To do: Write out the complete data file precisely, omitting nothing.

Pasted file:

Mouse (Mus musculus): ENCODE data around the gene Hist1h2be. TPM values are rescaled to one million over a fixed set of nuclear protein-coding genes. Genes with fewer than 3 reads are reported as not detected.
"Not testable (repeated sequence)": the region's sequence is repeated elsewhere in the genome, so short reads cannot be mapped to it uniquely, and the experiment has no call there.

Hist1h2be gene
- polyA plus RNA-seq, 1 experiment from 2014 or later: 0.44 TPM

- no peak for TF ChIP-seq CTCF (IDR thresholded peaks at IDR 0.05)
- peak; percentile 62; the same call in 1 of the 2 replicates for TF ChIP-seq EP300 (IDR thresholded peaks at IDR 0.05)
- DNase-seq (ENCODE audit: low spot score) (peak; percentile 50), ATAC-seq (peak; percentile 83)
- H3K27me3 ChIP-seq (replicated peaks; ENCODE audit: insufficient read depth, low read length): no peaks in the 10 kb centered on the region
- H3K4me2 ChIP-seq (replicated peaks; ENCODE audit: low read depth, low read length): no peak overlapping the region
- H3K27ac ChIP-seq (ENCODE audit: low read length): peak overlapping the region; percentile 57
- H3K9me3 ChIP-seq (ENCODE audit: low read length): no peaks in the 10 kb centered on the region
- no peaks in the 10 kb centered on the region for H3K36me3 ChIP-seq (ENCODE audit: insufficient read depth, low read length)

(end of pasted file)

Mouse (Mus musculus): ENCODE data around the gene Hist1h2be. TPM values are rescaled to one million over a fixed set of nuclear protein-coding genes. Genes with fewer than 3 reads are reported as not detected.
"Not testable (repeated sequence)": the region's sequence is repeated elsewhere in the genome, so short reads cannot be mapped to it uniquely, and the experiment has no call there.

Hist1h2be gene
- polyA plus RNA-seq, 1 experiment from 2014 or later: 0.44 TPM

- no peak for TF ChIP-seq CTCF (IDR thresholded peaks at IDR 0.05)
- peak; percentile 62; the same call in 1 of the 2 replicates for TF ChIP-seq EP300 (IDR thresholded peaks at IDR 0.05)
- DNase-seq (ENCODE audit: low spot score) (peak; percentile 50), ATAC-seq (peak; percentile 83)
- H3K27me3 ChIP-seq (replicated peaks; ENCODE audit: insufficient read depth, low read length): no peaks in the 10 kb centered on the region
- H3K4me2 ChIP-seq (replicated peaks; ENCODE audit: low read depth, low read length): no peak overlapping the region
- H3K27ac ChIP-seq (ENCODE audit: low read length): peak overlapping the region; percentile 57
- H3K9me3 ChIP-seq (ENCODE audit: low read length): no peaks in the 10 kb centered on the region
- no peaks in the 10 kb centered on the region for H3K36me3 ChIP-seq (ENCODE audit: insufficient read depth, low read length)